Point Break review: Adrenaline flunkies defying gravity and logic

Relentless action cannot dispel the toxic levels of claptrap that stink up this po-faced, slow-witted remake

Point Break
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Director: Ericson Core
Cert: 12A
Genre: Action
Starring: Édgar Ramírez, Luke Bracey, Teresa Palmer, Delroy Lindo, Ray Winstone
Running Time: 1 hr 53 mins

Even back in the day, Kathryn Bigelow's 1991 actioner Point Break – in which Keanu Reeves's quarterback turned FBI agent turned expert longboarder investigated Patrick Swayze's champion surfer turned zen master turned bank robber – was plenty preposterous. But dumb can be fun, right?

Sadly, this remake or reboot or whatever they're calling it, is rather short on fun. Taking cues from Swayze's fortune-cookie banter, Ericson Core's Point Break spins an elaborate mythology from our planet's most daring and dangerous extreme sports. Our mistake. X-Treme sports.

Thus, polyathlete turned FBI op Johnny Utah (Home and Away's Luke Bracey) is boning up on a gang of Robin Hood- styled environmentalists when he realises that these daredevils are attempting the "Osaki 8", a series of ludicrously dangerous outdoor pursuits that are spoken about in hushed tones and unadulterated codology.

"We're giving back to the earth," says gang leader Bohdi (Édgar Ramírez) as he throws himself off various cliffs and whatnot. Soon enough, undercover Johnny and Bohdi are besties while French-based cop (?) Ray Winstone is fretting that the younger law enforcer is in too deep. A risible lady love-interest played by Teresa Palmer adds to the already toxic levels of claptrap by telling the young hero to "be in the moment". Ad nauseum.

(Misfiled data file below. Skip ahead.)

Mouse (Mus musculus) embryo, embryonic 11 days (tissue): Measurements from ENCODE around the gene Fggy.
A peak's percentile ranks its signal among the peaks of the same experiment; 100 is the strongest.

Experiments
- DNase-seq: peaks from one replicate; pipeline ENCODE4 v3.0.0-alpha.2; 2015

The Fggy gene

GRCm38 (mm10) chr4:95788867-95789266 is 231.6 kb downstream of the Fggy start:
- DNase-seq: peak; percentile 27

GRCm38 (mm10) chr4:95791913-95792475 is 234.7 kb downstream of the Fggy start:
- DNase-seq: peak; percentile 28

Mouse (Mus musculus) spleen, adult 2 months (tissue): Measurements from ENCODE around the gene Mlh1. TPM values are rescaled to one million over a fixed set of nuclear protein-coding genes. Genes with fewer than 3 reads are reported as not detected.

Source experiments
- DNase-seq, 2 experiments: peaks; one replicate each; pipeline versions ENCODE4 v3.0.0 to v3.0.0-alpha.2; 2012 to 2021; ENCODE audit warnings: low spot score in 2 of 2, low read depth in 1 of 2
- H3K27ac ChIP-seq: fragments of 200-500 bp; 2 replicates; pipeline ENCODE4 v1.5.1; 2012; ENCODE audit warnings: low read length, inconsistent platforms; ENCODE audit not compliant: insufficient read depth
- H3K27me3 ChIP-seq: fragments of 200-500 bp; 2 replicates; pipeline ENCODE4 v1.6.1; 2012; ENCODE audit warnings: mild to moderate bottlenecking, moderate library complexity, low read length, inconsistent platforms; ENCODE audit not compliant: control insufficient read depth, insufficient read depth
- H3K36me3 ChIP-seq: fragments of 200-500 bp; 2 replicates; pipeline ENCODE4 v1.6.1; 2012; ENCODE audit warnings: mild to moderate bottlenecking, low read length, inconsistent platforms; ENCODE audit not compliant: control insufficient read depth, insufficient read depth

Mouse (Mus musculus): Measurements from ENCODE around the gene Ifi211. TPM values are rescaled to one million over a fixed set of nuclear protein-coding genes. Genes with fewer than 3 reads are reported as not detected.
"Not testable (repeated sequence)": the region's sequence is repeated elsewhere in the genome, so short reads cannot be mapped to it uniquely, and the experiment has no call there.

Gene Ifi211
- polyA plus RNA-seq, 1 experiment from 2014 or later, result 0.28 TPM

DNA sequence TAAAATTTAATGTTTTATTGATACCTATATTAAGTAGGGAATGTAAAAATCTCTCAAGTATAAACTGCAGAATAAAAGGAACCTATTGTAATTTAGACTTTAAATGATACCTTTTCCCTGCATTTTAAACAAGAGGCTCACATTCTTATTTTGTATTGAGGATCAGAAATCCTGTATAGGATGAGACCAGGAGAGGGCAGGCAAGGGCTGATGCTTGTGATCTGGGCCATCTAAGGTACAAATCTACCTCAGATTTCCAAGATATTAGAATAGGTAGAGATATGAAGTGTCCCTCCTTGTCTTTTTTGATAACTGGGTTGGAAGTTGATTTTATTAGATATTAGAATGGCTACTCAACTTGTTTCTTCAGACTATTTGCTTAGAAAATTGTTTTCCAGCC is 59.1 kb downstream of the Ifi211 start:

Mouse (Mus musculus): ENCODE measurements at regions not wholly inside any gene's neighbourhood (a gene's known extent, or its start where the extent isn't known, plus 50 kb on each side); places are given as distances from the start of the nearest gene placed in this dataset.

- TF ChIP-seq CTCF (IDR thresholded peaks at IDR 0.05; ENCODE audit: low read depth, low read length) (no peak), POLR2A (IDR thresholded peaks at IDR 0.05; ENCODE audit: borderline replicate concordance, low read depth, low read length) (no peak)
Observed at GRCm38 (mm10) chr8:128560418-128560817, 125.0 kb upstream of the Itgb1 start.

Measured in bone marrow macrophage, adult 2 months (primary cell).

Bravo to the second and third units and to the stuntmen and women who do the basejumping, surfing, free rock climbing and snowboarding required by the film’s half- baked eco-challenge list. These death-defying folks deserve better than this po-faced, slow- witted film, a project that can’t muster anything like drama or dialogue between set-pieces.

Who needs logic when you can have unexplained boat-loads of bikini girls and unexplained ski lodges peopled by bikini girls? Who needs culture when you can have bro-culture?

We were expecting dumb. But dumb can do better.

Tara Brady

Tara Brady

Tara Brady, a contributor to The Irish Times, is a writer and film critic